by Surat Lozowick
I was raised by the wisdom of my parents — but not conventional wisdom. It was the wisdom of trading convention and tradition for respect and inclusiveness, trading harsh rigidity for the tenderness of authentic relationship.
In contrast to society’s emphasis on restrictions and punishment, I was allowed to find my own way — and make my own mistakes. My parents offered guidance, invoked clear boundaries and limits, and were resolute in their principles, but they also adapted to the fluidity and unpredictability of my development. They supported me in becoming myself instead of mandating I become a younger version of them.
Some of the decisions my parents made frustrated me — being required to attend every meal, not getting my own computer (and an Internet connection at home) until I needed it for school, and being one of the last of my friends to get a video game system and a television. I didn’t like being denied indulgences my friends enjoyed, like Saturday morning cartoons and cereal-shaped sugar for breakfast.
But the more I think about the way my parents raised me, and the more I learn why they made the choices they did, the more I realize how insightful they were and how fortunate I am to have had such a unique yet powerful upbringing. As I realize how each choice they made shaped who I am today, I’m grateful.
I didn’t get my first video game system until I was almost 14, when I got an original Xbox as a present from my parents (14’s young, sure, but to a 14-year-old... well, I’d already been 13 for almost a year!). I would play games somewhat regularly at a friend’s house already, but that wasn’t the same as having my own system with my own games at my own home.
So, I finally got an Xbox. I was ecstatic. I immediately hooked it up to the family TV (I got one in my room shortly after), and a friend came over to play. The first game I got was The Lord of the Rings: The Third Age, a turn-based RPG; the next one was Halo 2.
But it was an unexpected gift (one I’d been requesting for a while), because my parents had always been against video games. I figured they finally decided I was old enough, that video games were an unavoidable aspect of growing up in this modern age, and that was that.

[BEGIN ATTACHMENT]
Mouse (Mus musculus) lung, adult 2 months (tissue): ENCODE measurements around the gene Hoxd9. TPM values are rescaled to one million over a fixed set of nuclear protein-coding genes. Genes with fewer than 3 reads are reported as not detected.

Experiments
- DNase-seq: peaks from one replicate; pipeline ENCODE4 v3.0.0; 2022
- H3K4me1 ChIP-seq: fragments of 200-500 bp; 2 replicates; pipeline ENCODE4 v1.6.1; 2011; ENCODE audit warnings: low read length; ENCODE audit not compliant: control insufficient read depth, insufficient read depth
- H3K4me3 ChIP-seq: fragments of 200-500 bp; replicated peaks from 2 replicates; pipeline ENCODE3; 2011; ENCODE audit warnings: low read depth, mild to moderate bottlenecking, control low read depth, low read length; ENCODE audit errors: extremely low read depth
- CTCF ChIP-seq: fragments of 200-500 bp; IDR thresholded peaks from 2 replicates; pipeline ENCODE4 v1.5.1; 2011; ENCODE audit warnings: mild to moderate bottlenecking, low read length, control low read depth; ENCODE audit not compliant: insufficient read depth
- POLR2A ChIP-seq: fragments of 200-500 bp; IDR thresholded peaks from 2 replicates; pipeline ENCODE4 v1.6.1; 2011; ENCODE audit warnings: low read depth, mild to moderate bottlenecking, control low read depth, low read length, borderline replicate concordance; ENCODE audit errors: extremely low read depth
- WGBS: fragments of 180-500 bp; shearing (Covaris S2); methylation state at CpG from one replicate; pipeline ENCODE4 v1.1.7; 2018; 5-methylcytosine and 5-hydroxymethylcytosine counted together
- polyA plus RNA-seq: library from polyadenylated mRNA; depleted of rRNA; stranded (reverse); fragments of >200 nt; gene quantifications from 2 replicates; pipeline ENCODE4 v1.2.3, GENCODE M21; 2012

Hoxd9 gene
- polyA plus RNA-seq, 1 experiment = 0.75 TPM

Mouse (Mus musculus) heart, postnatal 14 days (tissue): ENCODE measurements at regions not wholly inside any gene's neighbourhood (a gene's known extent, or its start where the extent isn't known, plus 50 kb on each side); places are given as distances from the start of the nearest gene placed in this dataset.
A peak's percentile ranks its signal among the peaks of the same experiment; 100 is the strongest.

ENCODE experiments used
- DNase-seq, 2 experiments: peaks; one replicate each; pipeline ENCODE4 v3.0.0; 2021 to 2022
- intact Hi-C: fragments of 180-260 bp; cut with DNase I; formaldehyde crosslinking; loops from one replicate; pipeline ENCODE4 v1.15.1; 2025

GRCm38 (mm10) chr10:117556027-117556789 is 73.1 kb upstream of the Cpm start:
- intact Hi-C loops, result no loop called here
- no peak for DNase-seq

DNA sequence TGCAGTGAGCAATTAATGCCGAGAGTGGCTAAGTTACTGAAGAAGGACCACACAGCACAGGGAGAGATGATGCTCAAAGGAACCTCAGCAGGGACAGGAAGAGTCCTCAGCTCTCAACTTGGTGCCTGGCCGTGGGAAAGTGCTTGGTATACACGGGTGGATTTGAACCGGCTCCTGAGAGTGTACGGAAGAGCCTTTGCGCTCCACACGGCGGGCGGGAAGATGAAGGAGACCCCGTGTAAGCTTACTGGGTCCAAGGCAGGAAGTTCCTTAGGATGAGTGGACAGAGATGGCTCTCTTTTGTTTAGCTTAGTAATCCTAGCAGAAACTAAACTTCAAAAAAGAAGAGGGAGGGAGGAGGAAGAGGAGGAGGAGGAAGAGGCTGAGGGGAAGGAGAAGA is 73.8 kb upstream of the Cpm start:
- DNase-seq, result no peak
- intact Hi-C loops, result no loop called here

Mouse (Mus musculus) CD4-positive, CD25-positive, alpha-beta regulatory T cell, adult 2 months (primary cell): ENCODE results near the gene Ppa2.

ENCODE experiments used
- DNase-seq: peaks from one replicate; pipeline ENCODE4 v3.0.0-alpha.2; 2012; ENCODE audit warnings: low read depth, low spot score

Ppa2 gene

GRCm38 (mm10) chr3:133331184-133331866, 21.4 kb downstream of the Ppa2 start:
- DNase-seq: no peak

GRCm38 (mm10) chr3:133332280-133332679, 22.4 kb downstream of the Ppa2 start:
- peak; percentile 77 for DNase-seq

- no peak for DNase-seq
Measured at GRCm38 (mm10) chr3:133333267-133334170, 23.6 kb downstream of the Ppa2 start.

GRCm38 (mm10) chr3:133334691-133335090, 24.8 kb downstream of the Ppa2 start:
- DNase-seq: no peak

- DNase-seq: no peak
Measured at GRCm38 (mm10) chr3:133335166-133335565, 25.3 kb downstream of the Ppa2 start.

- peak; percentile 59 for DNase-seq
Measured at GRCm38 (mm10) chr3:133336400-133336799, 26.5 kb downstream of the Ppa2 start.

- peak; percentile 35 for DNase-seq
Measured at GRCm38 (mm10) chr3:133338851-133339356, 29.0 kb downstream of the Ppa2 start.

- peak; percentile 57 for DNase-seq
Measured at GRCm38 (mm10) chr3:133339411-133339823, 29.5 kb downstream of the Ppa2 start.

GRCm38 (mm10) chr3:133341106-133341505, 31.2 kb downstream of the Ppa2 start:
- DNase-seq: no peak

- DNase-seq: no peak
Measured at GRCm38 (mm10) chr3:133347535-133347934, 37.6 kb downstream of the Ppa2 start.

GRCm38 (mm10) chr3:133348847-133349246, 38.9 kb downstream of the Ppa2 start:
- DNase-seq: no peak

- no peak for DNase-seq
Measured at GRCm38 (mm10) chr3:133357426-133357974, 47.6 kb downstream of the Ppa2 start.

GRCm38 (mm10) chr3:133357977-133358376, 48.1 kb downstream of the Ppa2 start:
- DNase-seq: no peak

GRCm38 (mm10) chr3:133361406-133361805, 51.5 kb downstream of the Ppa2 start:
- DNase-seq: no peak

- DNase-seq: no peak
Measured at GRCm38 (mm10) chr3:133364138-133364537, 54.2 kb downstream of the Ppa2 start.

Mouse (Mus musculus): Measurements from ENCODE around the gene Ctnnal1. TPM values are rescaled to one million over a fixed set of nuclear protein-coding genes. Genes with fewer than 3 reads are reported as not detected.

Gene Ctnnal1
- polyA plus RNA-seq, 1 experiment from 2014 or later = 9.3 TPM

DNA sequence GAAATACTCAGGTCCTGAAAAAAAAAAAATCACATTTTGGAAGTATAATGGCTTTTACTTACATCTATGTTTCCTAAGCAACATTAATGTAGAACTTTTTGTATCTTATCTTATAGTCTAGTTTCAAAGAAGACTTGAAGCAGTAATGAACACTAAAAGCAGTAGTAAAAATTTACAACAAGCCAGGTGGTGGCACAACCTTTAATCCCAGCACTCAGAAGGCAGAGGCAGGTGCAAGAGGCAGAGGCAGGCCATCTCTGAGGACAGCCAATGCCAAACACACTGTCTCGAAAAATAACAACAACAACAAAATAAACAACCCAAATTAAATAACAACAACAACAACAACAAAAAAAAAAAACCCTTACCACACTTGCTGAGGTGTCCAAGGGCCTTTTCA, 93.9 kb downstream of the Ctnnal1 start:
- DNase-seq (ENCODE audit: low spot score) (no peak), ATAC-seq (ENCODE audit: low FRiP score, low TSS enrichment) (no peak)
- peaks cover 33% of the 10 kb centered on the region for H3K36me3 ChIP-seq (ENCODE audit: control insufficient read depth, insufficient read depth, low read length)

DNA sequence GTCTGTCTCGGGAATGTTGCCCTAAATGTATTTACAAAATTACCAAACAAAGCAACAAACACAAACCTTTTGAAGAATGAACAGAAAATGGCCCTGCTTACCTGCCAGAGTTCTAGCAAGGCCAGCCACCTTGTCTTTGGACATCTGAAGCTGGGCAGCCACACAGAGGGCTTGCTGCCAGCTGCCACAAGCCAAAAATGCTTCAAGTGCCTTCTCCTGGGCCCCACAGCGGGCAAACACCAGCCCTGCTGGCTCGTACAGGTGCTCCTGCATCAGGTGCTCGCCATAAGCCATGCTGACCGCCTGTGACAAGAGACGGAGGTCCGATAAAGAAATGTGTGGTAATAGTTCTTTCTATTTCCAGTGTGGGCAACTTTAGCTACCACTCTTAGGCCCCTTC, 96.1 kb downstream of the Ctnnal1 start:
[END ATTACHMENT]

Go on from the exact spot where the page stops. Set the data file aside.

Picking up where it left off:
Recently I found out the real reason — another reminder that despite their expansiveness and flexibility in raising me, nothing about my upbringing was accidental.
My mom was recounting how they would generally buy the food my sisters and I wanted (within reason; my parents would find the healthiest version of whatever we asked for), because then we’d hang around the house and we’d bring our friends over to hang around the house. And then they’d get to see us more. They wanted “home” to be homey, to be inviting. They wanted home to be a place we’d want to be; they wanted all, including our friends, to feel welcome, cared for, and respected.
Then we’d be held in the “field of influence” of their principles, balanced so as not to be so rigid that we wouldn’t want to be there. It was an idea my dad picked up reading Frank Zappa’s autobiography, The Real Frank Zappa Book.
And then Mom mentioned the Xbox I got as a gift.
She explained that sometime earlier, my dad had said to her, “We have a choice. We can either hold a strict line about no video games, and Surat’s going to spend the next few years playing video games at his friends’ houses, and basically we will hardly see him. Or we can let him play video games here, and have him and his friends hanging out here, so that this is the place the kids want to come. Then we get to be with them and provide the matrix in which they are growing up. So I want to get him a video game system.”
This whole time I figured I got an Xbox because I was old enough or mature enough or it was just time. But no: I got an Xbox so I’d spend more time at our house instead of a friend’s house, and my dad and mom would get to see me more in my capricious teenage years. As my mom put it, “we chose actual relationship with you, as you were at age 14, over the purity of our ideals.”
Now that’s smart parenting.Last modified on